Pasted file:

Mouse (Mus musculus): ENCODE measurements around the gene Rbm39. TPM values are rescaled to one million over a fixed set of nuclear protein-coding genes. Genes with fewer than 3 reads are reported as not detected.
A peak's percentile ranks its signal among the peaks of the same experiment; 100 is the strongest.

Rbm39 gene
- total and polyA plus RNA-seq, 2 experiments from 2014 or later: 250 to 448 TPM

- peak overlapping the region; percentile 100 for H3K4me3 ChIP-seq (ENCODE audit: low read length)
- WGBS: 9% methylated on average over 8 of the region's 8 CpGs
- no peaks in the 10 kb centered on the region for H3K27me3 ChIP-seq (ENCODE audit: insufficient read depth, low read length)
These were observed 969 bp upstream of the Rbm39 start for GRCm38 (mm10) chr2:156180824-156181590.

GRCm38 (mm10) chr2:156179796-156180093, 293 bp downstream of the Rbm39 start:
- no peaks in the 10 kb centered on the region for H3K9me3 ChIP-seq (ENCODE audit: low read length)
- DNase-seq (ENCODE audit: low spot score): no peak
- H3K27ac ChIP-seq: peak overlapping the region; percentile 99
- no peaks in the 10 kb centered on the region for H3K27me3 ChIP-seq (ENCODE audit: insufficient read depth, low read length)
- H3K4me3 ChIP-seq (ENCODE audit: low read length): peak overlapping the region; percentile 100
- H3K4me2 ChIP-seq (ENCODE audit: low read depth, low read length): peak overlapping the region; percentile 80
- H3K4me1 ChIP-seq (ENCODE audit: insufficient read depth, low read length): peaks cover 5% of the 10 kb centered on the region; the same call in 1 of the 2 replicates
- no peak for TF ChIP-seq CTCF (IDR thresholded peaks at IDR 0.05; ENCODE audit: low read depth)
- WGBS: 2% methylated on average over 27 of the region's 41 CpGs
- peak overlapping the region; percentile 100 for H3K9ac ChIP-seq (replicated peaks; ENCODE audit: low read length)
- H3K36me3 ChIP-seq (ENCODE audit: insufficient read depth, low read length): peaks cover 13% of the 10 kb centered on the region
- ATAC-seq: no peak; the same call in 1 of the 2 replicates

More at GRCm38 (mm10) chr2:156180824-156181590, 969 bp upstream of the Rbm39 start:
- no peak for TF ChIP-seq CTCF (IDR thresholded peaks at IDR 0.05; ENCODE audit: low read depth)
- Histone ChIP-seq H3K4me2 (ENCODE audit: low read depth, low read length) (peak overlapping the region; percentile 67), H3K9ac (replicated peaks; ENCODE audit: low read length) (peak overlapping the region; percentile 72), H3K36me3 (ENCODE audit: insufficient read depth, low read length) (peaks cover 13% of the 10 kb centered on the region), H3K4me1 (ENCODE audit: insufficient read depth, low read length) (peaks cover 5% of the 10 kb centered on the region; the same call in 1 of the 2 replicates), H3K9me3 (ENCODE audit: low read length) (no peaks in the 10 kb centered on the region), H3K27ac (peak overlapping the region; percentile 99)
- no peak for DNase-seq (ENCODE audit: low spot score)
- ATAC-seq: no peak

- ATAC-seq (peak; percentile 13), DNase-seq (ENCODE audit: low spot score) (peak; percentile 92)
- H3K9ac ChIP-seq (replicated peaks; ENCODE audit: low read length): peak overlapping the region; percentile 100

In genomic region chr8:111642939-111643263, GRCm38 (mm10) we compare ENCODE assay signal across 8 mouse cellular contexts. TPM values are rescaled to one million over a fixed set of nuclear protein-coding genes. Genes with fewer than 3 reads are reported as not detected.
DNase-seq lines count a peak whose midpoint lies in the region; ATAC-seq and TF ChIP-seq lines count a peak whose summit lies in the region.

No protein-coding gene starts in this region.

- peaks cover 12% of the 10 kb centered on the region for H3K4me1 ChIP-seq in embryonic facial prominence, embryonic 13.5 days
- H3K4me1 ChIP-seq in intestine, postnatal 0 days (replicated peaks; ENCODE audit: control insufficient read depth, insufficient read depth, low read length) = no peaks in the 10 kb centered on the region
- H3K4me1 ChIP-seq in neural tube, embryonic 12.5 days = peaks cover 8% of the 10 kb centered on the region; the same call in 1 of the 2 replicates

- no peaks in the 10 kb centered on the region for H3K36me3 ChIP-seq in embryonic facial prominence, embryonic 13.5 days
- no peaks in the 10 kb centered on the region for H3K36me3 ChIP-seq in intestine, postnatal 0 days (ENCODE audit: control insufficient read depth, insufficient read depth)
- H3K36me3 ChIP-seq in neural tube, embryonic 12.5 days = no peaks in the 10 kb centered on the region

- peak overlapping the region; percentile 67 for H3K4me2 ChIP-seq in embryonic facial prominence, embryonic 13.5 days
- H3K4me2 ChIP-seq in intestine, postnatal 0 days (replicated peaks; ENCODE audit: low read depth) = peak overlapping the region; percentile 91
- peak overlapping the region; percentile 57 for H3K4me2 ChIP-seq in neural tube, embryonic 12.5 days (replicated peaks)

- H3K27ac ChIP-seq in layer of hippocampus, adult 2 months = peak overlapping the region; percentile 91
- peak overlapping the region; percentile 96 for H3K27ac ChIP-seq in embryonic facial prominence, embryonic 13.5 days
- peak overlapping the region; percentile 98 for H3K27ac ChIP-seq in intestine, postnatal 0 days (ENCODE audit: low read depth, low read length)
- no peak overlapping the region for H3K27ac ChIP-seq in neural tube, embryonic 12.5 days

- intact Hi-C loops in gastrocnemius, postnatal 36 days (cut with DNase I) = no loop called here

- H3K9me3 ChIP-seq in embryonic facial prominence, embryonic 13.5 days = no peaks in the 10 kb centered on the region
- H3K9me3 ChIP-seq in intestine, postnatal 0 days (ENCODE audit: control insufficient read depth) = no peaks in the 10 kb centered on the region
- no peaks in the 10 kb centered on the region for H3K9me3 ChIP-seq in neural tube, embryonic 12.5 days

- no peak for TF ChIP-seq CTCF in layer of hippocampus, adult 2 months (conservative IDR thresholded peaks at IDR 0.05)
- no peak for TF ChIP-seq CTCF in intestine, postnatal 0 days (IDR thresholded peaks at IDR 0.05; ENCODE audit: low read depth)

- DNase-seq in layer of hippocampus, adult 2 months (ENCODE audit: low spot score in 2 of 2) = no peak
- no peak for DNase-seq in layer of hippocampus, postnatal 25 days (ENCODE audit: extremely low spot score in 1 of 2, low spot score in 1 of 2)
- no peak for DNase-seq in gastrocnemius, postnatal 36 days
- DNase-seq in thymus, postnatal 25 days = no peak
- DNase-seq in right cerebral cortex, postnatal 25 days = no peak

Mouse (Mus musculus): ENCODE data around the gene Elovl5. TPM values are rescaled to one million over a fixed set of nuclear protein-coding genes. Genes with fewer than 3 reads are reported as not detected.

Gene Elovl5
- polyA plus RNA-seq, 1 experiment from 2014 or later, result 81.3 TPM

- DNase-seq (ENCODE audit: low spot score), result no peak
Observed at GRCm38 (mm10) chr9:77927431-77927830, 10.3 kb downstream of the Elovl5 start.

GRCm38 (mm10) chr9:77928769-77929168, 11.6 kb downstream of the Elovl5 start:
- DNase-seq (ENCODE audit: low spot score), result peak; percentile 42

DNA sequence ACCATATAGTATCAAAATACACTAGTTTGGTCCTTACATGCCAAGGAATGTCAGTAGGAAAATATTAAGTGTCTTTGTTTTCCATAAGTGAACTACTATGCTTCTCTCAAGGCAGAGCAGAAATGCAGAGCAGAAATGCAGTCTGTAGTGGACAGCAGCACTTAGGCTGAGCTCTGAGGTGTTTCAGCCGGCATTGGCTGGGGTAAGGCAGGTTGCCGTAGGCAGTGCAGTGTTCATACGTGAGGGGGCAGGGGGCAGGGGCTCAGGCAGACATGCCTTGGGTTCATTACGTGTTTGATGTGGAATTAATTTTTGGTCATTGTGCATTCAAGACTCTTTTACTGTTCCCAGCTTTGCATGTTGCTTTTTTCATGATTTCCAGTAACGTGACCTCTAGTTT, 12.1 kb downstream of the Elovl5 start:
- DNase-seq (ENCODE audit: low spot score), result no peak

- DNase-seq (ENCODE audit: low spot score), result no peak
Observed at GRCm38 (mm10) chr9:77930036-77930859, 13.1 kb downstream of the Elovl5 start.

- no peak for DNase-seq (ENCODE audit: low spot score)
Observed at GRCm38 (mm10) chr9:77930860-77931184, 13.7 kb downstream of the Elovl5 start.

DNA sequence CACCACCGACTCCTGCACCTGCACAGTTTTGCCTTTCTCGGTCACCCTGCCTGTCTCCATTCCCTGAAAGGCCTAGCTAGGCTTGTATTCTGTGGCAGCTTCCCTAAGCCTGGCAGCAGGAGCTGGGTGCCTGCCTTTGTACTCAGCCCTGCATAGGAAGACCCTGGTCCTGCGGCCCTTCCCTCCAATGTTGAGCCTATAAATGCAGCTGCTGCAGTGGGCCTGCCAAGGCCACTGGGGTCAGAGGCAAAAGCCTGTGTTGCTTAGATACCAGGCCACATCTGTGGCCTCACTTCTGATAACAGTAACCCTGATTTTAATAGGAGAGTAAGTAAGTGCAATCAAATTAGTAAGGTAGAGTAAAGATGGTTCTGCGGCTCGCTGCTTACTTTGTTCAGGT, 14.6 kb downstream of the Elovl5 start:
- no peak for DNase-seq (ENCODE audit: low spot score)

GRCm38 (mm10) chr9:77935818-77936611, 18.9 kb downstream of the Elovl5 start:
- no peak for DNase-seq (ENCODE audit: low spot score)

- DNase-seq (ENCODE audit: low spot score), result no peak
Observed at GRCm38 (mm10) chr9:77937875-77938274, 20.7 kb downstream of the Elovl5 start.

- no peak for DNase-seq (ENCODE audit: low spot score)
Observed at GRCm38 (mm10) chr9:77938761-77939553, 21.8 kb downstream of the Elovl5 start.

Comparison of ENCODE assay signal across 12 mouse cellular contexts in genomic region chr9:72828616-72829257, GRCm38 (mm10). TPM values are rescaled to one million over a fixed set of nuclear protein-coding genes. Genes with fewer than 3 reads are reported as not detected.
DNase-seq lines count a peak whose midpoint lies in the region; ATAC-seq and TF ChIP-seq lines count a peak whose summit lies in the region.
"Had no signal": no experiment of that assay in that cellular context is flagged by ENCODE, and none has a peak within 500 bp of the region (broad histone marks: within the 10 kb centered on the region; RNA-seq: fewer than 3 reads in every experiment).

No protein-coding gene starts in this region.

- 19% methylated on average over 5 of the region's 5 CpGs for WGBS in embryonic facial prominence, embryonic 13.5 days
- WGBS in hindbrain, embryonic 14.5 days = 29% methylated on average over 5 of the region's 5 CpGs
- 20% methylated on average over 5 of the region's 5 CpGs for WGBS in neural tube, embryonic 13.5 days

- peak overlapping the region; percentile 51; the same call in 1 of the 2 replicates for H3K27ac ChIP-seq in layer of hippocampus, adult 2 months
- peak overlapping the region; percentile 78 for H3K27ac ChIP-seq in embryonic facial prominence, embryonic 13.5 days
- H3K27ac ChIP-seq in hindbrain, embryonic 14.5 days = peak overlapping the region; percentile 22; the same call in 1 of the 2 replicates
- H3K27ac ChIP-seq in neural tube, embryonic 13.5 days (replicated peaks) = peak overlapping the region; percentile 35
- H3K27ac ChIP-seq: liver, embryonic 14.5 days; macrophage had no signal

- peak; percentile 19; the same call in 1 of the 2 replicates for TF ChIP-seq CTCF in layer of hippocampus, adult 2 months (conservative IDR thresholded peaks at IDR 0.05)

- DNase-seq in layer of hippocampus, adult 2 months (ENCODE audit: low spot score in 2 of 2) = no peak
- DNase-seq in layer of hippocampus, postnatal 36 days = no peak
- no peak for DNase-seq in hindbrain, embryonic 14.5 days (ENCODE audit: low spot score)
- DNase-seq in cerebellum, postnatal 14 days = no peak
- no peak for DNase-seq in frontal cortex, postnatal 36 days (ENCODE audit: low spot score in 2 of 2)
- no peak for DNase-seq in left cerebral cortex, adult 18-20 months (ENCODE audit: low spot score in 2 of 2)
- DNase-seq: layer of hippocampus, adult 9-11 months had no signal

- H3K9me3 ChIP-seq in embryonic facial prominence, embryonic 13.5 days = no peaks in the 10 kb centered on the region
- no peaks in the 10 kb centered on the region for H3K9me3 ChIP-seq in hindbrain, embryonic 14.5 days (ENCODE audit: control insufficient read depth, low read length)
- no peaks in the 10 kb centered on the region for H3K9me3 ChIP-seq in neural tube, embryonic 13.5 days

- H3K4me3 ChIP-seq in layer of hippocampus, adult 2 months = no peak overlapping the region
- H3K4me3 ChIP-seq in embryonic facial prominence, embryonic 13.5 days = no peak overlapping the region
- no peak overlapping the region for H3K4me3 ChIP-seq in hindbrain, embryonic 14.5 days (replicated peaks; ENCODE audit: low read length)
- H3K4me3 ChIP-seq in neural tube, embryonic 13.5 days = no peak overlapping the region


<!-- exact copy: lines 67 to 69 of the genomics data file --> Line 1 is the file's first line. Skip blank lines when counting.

- no peak for DNase-seq (ENCODE audit: low spot score)
Observed at GRCm38 (mm10) chr9:77930860-77931184, 13.7 kb downstream of the Elovl5 start.

DNA sequence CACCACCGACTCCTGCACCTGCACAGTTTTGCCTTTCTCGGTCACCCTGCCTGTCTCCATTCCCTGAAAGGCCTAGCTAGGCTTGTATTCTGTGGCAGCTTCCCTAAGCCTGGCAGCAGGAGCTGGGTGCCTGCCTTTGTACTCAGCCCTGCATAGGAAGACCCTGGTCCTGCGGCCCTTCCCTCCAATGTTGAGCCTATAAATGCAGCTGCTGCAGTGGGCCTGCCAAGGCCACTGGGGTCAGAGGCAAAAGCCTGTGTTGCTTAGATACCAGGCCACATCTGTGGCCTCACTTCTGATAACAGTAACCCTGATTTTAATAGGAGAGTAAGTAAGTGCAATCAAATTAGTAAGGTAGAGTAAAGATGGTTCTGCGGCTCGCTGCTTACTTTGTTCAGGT, 14.6 kb downstream of the Elovl5 start: